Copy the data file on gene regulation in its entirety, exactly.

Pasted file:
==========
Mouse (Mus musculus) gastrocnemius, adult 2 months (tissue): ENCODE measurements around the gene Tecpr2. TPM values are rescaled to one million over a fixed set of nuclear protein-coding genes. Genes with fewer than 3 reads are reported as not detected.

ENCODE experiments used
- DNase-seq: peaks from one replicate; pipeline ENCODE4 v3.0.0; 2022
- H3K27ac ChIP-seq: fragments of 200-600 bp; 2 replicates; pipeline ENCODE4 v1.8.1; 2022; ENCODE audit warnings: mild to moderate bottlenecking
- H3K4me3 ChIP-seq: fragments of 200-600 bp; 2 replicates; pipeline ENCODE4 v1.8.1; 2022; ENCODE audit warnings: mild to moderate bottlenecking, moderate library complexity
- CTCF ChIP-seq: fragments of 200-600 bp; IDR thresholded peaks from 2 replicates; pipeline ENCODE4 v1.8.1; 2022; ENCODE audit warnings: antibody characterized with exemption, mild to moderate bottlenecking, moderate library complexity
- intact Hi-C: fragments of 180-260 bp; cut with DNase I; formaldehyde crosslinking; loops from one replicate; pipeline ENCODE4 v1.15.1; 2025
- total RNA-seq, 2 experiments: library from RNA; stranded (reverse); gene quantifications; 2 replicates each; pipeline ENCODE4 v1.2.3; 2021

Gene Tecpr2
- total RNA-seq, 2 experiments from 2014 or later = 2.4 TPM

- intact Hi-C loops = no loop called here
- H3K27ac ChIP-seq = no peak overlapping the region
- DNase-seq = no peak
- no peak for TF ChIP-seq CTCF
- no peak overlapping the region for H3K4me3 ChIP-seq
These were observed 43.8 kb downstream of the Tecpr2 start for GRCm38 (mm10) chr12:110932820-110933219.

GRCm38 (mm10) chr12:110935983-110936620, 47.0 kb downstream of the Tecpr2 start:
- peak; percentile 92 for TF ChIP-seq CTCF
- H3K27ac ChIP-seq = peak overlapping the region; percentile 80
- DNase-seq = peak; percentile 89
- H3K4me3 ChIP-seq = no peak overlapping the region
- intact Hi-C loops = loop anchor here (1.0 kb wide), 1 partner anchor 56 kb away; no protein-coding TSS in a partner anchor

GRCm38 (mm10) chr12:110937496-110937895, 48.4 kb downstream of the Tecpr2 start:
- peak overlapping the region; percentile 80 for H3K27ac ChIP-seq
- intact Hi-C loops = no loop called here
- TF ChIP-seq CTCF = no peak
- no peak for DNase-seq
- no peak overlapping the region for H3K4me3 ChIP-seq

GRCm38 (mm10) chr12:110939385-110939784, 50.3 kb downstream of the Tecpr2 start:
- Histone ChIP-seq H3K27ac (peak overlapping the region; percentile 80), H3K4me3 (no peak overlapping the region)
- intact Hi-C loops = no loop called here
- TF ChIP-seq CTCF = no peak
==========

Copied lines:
Mouse (Mus musculus) gastrocnemius, adult 2 months (tissue): ENCODE measurements around the gene Tecpr2. TPM values are rescaled to one million over a fixed set of nuclear protein-coding genes. Genes with fewer than 3 reads are reported as not detected.

ENCODE experiments used
- DNase-seq: peaks from one replicate; pipeline ENCODE4 v3.0.0; 2022
- H3K27ac ChIP-seq: fragments of 200-600 bp; 2 replicates; pipeline ENCODE4 v1.8.1; 2022; ENCODE audit warnings: mild to moderate bottlenecking
- H3K4me3 ChIP-seq: fragments of 200-600 bp; 2 replicates; pipeline ENCODE4 v1.8.1; 2022; ENCODE audit warnings: mild to moderate bottlenecking, moderate library complexity
- CTCF ChIP-seq: fragments of 200-600 bp; IDR thresholded peaks from 2 replicates; pipeline ENCODE4 v1.8.1; 2022; ENCODE audit warnings: antibody characterized with exemption, mild to moderate bottlenecking, moderate library complexity
- intact Hi-C: fragments of 180-260 bp; cut with DNase I; formaldehyde crosslinking; loops from one replicate; pipeline ENCODE4 v1.15.1; 2025
- total RNA-seq, 2 experiments: library from RNA; stranded (reverse); gene quantifications; 2 replicates each; pipeline ENCODE4 v1.2.3; 2021

Gene Tecpr2
- total RNA-seq, 2 experiments from 2014 or later = 2.4 TPM

- intact Hi-C loops = no loop called here
- H3K27ac ChIP-seq = no peak overlapping the region
- DNase-seq = no peak
- no peak for TF ChIP-seq CTCF
- no peak overlapping the region for H3K4me3 ChIP-seq
These were observed 43.8 kb downstream of the Tecpr2 start for GRCm38 (mm10) chr12:110932820-110933219.

GRCm38 (mm10) chr12:110935983-110936620, 47.0 kb downstream of the Tecpr2 start:
- peak; percentile 92 for TF ChIP-seq CTCF
- H3K27ac ChIP-seq = peak overlapping the region; percentile 80
- DNase-seq = peak; percentile 89
- H3K4me3 ChIP-seq = no peak overlapping the region
- intact Hi-C loops = loop anchor here (1.0 kb wide), 1 partner anchor 56 kb away; no protein-coding TSS in a partner anchor

GRCm38 (mm10) chr12:110937496-110937895, 48.4 kb downstream of the Tecpr2 start:
- peak overlapping the region; percentile 80 for H3K27ac ChIP-seq
- intact Hi-C loops = no loop called here
- TF ChIP-seq CTCF = no peak
- no peak for DNase-seq
- no peak overlapping the region for H3K4me3 ChIP-seq

GRCm38 (mm10) chr12:110939385-110939784, 50.3 kb downstream of the Tecpr2 start:
- Histone ChIP-seq H3K27ac (peak overlapping the region; percentile 80), H3K4me3 (no peak overlapping the region)
- intact Hi-C loops = no loop called here
- TF ChIP-seq CTCF = no peak